Ousted Hong Kong legislator ‘Long Hair’ Leung Kwok-hung slams ‘childish and despotic’ demand for HK$2.98 million in salary, expenses
Ex-lawmaker also questions whether city’s leader Carrie Lam pressured legislature to pursue case
Ousted Hong Kong lawmaker “Long Hair” Leung Kwok-hung has described the legislature’s legal bid to recover at least HK$2.98 million (US$380,000) in expenses and salaries paid to him as a “childish and despotic act of political persecution”.
Leung also questioned whether Chief Executive Carrie Lam Cheng Yuet-ngor had pressured the legislature to pursue the case.
He added that he would ask the court, through his lawyers, to postpone the case until the Court of Appeal makes a decision on his appeal against his disqualification from the Legislative Council. The court will hear Leung’s appeal in November.
The League of Social Democrats’ 62-year-old former chairman was referring to a High Court writ filed on Friday last week by the Legislative Council Commission, the body responsible for the legislature’s administration. The action was taken after Leung ignored a compromise deal under which he was supposed to return part of the sum, citing his pending appeal to regain his Legco seat.
In the writ, the commission’s lawyers argued that Leung was “liable to make restitution to the commission” to the sum of about HK$2.98 million, after he was stripped of his Legco seat by the High Court in July last year over an improper oath of office.
The figure includes HK$1.52 million in operating expenses, about HK$857,000 in salary, about HK$373,000 in advances for office operations and other costs, and HK$234,000 in interest, which is increasing by the day.
In a press conference on Tuesday, Leung questioned why the commission had to claim the lump sum at this time.
“The commission is acting like a child … To claim my salary and the operating expenses I used to serve Hong Kong people is to use its powers in a despotic manner,” Leung said.
“I want to know if the government took the initiative … and whether it’s an order from the chief executive of Hong Kong, or it’s a decision by the president of Legco. It’s public money.”
Asked whether he felt he was under political persecution, the ex-lawmaker said: “Certainly.”
The commission consists of 13 lawmakers – the Legco president and eight other pro-establishment members, and four pan-democrats.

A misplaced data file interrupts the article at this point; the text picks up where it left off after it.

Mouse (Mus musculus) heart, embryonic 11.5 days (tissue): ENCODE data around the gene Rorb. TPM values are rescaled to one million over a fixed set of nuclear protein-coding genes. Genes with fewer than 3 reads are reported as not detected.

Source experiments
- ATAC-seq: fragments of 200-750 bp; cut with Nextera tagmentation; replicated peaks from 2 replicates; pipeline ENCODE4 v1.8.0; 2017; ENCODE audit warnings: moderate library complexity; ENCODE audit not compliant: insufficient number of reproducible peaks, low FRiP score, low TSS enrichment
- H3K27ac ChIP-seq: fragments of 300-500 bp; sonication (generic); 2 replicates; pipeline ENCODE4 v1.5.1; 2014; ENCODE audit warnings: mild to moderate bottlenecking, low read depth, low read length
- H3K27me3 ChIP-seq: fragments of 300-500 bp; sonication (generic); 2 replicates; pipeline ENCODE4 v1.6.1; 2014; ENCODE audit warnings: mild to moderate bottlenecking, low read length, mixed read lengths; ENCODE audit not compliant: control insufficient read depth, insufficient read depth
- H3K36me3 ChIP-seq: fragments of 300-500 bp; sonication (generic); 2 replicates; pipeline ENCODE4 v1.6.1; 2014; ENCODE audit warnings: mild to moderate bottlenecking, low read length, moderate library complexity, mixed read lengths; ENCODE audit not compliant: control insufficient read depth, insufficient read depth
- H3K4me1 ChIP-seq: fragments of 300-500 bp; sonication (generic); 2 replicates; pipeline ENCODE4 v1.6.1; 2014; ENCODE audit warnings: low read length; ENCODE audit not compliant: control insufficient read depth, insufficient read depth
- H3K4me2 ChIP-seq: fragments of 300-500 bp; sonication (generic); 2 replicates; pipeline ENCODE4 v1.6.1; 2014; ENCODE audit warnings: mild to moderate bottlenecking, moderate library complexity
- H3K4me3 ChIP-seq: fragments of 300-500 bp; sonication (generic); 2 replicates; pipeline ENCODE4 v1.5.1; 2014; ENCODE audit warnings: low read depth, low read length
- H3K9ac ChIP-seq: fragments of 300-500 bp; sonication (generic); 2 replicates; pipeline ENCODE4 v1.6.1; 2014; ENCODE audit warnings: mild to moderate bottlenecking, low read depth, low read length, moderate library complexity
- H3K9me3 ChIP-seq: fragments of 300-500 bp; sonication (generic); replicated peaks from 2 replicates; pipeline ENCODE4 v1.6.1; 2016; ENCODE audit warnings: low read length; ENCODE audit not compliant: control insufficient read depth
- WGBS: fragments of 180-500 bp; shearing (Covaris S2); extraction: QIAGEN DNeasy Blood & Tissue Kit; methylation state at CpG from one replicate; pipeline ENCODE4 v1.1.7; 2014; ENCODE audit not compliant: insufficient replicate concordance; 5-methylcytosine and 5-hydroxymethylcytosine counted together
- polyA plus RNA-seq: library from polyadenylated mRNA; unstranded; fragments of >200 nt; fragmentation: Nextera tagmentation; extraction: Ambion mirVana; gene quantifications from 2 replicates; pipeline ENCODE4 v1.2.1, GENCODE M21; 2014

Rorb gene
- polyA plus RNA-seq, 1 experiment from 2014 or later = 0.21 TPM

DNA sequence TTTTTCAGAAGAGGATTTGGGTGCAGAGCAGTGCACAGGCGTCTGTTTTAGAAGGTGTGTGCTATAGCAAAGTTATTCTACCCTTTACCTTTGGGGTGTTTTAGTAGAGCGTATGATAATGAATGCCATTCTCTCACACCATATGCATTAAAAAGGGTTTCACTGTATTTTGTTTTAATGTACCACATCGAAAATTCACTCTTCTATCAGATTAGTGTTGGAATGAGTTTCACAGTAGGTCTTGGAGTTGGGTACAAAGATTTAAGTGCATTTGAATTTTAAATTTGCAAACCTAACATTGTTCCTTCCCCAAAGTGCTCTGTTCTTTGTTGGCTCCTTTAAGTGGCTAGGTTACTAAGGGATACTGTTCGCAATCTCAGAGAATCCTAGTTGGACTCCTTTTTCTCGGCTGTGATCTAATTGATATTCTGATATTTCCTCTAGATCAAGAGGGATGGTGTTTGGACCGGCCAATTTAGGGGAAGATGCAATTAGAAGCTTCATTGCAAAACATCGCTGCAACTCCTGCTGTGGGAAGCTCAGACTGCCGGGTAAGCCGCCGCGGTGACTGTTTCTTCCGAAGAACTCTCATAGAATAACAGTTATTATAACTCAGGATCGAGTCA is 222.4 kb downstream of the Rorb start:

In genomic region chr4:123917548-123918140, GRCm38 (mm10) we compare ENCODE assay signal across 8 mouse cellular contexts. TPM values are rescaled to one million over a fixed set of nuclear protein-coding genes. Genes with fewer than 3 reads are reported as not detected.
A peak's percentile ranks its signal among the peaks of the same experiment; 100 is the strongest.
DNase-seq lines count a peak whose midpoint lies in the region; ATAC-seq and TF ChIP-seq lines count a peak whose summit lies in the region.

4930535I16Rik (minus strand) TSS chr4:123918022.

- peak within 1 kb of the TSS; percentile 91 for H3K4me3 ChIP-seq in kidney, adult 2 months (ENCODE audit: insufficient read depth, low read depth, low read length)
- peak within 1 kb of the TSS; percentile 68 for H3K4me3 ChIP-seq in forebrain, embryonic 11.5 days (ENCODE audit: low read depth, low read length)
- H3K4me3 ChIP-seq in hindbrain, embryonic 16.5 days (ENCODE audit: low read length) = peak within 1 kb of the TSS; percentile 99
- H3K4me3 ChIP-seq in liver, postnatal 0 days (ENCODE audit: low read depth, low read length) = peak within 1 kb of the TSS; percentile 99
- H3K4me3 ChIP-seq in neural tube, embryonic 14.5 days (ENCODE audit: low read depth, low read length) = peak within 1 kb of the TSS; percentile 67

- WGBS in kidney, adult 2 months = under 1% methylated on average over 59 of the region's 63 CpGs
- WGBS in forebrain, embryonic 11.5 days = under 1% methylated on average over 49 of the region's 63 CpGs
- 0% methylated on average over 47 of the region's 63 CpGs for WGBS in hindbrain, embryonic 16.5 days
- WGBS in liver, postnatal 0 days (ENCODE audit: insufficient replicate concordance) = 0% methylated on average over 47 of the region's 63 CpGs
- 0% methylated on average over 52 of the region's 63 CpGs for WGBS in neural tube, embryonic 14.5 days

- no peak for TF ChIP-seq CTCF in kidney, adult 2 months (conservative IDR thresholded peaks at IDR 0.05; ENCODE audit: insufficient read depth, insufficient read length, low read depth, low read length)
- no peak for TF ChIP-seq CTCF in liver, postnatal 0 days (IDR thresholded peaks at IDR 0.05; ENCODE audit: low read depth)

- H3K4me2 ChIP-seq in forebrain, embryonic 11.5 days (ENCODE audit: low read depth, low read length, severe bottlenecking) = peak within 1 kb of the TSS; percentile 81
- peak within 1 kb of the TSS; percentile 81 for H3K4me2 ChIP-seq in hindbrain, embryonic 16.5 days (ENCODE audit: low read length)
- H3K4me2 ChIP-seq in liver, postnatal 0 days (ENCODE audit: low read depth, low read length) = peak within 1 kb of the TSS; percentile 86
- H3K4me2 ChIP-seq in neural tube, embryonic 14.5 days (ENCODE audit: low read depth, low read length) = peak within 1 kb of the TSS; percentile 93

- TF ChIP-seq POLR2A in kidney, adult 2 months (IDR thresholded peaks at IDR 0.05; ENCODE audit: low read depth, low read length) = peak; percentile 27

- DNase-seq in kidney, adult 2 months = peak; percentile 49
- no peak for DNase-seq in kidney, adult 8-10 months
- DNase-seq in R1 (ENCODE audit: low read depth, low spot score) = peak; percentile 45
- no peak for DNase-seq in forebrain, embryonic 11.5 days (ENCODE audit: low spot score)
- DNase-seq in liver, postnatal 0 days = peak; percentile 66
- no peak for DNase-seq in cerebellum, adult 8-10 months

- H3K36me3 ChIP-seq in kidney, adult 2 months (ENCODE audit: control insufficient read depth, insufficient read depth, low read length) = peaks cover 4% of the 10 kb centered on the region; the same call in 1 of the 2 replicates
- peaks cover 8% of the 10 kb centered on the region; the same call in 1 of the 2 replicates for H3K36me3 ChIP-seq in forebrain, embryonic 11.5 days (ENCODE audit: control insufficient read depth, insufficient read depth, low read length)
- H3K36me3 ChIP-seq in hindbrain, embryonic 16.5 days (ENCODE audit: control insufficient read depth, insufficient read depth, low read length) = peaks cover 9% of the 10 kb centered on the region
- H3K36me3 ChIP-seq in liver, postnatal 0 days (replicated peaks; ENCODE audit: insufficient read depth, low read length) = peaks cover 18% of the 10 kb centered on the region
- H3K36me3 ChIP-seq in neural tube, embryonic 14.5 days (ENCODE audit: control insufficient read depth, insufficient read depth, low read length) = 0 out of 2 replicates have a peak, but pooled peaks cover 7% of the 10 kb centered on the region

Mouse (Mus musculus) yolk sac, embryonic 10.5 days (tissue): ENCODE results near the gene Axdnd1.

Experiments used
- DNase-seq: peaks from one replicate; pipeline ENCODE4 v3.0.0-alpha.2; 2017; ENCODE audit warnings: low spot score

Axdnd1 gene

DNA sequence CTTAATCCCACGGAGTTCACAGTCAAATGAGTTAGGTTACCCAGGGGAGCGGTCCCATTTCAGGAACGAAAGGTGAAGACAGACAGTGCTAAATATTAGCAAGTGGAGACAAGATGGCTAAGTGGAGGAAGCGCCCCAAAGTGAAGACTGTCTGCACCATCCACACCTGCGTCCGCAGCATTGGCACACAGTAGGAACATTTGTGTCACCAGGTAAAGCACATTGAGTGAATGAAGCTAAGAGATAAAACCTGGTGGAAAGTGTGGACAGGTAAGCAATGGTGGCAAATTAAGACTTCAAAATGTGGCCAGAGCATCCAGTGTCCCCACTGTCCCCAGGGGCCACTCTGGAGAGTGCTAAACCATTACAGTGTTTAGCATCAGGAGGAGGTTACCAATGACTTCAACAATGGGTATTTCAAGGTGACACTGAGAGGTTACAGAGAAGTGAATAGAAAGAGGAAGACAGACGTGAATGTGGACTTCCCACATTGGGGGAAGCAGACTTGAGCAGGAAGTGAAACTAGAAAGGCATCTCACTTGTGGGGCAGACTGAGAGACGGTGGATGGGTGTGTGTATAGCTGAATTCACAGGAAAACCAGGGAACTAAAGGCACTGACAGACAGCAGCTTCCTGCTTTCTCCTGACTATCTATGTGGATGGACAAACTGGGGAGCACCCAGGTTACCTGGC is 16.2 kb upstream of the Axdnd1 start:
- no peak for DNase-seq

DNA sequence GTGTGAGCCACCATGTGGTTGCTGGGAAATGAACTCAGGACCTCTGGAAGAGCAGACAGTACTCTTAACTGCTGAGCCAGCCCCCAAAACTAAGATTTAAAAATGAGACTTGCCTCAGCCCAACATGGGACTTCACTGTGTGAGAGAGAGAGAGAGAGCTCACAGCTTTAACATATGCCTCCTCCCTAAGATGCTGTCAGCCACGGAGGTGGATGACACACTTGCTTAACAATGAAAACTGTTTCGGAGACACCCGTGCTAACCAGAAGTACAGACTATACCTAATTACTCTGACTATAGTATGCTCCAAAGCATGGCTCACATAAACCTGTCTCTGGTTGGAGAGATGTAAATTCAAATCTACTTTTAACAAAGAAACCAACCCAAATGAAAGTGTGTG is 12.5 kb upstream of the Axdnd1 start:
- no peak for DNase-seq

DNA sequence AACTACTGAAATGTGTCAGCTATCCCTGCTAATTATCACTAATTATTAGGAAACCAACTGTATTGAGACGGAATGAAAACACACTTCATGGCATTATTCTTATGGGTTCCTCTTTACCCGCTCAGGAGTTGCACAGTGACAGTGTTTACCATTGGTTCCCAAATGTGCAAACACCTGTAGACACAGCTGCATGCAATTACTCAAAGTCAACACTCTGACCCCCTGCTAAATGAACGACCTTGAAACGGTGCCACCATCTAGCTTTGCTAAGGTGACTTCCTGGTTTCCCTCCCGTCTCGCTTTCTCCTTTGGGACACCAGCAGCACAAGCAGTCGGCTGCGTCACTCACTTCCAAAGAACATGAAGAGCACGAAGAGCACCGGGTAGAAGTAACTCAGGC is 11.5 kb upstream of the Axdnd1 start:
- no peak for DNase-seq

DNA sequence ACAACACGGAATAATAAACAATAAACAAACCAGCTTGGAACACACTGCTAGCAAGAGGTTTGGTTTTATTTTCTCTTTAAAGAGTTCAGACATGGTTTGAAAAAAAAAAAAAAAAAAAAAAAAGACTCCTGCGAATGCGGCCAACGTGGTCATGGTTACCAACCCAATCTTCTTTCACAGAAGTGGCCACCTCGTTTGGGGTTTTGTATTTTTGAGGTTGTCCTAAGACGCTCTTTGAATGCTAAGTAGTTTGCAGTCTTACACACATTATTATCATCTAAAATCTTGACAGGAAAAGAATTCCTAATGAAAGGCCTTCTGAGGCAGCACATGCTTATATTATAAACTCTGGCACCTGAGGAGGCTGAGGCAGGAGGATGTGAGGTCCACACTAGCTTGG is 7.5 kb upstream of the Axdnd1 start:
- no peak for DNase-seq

Earlier this month, pan-democrat lawmakers failed in their bid to launch an investigation into a scandal dogging the MTR Corporation, Hong Kong’s rail company, just as fresh allegations of shoddy construction work were revealed.
While more than half the lawmakers from elected geographical constituencies supported a motion by the Democratic Party’s Lam Cheuk-ting, those elected by business and pro-establishment interest groups shot it down.
Leung on Tuesday argued it was unreasonable for pro-establishment legislators to play down scandals plaguing the HK$97.1 billion Sha Tin to Central rail link and “go after him instead”.
“Were they worried that I wouldn’t go bankrupt?” he questioned. A bankrupt person cannot be nominated or elected for public office.
Legal experts previously said Legco could ask authorities to declare him bankrupt if he failed to eventually hand over any sum finally decided on by the court.
Leung was a lawmaker for 13 years until he and five other pro-democracy legislators – Sixtus Baggio Leung Chung-hang, Yau Wai-ching, Lau Siu-lai, Nathan Law Kwun-chung and Edward Yiu Chung-yim – were unseated following a 2016 ruling by Beijing they had taken their oaths of office improperly.
The commission took Sixtus Leung and Yau to court in October last year, demanding that they return some HK$1.86 million paid to them from public funds. The case is still in the District Court.
But for the other four, Legco president Andrew Leung Kwan-yuen floated a deal in April stipulating they would not need to fully pay the sum if they agreed to return a smaller amount in prepaid operating funds or expenses, as well as items such as laptop computers.
Lau, Law and Yiu accepted the deal and paid about HK$190,000 to HK$310,000 each, but Leung Kwok-hung ignored it.